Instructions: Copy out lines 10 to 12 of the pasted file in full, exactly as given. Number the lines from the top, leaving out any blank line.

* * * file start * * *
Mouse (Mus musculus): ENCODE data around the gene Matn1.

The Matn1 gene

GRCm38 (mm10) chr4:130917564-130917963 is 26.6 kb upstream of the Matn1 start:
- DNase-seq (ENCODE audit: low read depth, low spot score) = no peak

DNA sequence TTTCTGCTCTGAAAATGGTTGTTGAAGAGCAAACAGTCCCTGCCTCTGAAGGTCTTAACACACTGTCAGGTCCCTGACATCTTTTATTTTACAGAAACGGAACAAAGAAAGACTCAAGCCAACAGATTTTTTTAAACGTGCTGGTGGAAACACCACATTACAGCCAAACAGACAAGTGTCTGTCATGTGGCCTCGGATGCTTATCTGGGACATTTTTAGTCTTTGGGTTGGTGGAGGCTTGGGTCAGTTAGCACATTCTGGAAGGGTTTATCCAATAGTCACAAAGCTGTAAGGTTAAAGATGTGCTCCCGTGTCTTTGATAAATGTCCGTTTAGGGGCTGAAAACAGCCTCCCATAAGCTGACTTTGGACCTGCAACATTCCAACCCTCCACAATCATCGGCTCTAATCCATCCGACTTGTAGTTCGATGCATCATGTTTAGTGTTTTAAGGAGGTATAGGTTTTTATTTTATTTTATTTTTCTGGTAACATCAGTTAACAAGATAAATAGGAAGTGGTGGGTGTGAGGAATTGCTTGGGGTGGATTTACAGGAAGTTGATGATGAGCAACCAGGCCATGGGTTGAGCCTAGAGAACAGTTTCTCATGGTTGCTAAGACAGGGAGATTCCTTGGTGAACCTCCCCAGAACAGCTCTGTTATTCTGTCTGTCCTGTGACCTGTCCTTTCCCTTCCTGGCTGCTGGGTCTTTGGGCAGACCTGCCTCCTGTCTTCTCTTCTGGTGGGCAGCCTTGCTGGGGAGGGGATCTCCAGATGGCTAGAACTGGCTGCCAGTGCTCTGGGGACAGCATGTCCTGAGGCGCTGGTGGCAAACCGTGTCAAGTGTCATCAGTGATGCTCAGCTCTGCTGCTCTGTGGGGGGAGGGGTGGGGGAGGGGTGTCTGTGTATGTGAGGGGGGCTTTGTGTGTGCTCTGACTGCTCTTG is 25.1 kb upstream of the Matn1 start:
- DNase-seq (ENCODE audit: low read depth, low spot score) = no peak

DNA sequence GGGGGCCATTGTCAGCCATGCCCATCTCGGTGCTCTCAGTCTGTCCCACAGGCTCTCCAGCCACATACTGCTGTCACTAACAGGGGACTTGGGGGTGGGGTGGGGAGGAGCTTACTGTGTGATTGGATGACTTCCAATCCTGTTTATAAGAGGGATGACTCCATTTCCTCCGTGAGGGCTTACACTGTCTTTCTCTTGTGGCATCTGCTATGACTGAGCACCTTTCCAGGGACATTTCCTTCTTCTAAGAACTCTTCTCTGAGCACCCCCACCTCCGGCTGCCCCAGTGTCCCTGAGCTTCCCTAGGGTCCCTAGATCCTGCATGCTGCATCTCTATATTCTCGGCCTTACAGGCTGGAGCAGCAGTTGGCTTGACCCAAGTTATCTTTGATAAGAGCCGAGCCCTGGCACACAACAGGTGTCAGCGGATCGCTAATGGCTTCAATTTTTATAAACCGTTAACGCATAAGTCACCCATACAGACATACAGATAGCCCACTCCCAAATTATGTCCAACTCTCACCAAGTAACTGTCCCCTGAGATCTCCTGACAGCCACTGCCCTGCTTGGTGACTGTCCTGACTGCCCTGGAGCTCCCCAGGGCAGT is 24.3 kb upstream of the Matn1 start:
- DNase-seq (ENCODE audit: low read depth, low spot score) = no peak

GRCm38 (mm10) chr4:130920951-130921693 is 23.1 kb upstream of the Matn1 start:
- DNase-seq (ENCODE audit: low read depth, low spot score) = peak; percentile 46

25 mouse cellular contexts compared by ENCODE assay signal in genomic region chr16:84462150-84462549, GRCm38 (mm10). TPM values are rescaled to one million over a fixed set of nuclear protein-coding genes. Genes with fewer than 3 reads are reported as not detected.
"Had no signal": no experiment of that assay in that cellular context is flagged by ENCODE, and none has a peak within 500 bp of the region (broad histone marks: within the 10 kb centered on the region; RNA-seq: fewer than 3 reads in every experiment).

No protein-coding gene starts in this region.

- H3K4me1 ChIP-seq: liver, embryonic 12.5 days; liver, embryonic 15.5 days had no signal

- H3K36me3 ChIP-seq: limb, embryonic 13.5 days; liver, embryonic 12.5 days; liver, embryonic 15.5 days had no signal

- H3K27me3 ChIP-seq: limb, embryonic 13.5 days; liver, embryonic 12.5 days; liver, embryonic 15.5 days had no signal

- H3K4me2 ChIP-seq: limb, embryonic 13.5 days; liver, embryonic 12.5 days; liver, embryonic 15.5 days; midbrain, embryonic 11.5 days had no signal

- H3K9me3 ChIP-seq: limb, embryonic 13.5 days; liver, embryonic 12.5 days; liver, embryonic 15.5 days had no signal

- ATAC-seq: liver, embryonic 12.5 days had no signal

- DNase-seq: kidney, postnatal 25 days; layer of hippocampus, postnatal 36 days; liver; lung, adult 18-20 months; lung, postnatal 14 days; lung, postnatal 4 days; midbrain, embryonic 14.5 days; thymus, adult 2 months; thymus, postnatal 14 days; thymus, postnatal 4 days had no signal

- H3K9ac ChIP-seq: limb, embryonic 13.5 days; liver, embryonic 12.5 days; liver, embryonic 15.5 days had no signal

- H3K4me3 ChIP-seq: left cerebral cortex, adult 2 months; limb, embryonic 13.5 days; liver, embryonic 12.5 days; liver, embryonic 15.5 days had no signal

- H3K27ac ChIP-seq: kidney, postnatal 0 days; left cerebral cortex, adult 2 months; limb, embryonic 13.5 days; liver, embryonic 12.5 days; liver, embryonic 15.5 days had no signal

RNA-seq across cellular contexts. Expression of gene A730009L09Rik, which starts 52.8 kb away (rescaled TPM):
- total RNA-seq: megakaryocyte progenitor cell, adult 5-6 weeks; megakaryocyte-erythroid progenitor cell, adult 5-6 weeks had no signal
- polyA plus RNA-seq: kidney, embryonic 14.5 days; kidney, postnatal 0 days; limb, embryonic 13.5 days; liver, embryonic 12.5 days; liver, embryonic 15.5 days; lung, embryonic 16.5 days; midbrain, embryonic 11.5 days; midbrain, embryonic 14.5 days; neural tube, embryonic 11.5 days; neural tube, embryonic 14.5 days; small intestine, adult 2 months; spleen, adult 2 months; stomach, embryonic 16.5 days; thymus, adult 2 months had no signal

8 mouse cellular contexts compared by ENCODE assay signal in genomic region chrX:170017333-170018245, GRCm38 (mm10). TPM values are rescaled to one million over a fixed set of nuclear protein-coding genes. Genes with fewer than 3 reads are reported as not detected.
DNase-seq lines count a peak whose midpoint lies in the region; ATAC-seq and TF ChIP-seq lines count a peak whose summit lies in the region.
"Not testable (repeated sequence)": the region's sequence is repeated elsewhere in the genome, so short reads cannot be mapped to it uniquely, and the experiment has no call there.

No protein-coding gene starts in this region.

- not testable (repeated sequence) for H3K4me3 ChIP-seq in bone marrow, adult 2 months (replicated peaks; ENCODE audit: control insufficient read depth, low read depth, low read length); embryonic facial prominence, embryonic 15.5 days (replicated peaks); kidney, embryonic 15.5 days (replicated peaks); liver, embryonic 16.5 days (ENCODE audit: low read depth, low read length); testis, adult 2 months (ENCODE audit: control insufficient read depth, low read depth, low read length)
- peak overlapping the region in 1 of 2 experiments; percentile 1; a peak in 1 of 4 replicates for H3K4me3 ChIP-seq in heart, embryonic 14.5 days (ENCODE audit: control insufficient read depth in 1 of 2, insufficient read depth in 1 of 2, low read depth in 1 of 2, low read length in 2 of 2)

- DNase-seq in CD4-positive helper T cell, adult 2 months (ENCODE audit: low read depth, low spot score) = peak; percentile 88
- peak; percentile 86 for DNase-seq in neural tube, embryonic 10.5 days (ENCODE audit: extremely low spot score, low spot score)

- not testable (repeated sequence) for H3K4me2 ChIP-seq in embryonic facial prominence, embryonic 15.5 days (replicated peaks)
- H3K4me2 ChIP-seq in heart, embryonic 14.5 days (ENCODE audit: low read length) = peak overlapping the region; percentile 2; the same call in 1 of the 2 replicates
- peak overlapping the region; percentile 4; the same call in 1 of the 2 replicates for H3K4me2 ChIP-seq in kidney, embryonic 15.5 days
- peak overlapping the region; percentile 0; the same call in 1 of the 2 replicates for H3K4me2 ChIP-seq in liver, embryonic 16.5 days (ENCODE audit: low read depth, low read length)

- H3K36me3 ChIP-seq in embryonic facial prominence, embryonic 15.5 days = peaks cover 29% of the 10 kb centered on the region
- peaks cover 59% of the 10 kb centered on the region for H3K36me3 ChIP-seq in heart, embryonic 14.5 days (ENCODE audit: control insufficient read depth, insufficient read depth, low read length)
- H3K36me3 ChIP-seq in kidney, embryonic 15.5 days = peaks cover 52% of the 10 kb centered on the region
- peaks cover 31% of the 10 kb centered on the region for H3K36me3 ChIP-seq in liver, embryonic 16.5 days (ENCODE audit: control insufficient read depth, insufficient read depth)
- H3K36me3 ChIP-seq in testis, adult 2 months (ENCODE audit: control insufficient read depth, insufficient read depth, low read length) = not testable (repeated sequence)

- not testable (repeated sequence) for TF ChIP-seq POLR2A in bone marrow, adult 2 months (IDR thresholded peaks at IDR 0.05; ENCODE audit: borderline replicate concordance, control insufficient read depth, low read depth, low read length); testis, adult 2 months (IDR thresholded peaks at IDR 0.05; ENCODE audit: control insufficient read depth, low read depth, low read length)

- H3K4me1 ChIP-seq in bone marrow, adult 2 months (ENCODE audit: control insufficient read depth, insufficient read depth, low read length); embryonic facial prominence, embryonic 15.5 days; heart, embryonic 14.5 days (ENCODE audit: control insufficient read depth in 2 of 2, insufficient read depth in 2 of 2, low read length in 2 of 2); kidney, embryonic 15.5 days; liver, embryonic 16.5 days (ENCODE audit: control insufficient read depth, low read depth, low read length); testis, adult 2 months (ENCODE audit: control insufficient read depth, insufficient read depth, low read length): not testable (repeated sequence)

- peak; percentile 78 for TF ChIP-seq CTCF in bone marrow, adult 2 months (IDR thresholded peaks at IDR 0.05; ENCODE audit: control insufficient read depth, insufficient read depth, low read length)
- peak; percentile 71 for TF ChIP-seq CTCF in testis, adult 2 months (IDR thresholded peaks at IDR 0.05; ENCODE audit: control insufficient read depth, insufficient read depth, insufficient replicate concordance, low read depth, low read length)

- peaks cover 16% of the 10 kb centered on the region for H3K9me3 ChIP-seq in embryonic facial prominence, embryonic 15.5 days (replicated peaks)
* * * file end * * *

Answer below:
- DNase-seq (ENCODE audit: low read depth, low spot score) = peak; percentile 46

25 mouse cellular contexts compared by ENCODE assay signal in genomic region chr16:84462150-84462549, GRCm38 (mm10). TPM values are rescaled to one million over a fixed set of nuclear protein-coding genes. Genes with fewer than 3 reads are reported as not detected.
"Had no signal": no experiment of that assay in that cellular context is flagged by ENCODE, and none has a peak within 500 bp of the region (broad histone marks: within the 10 kb centered on the region; RNA-seq: fewer than 3 reads in every experiment).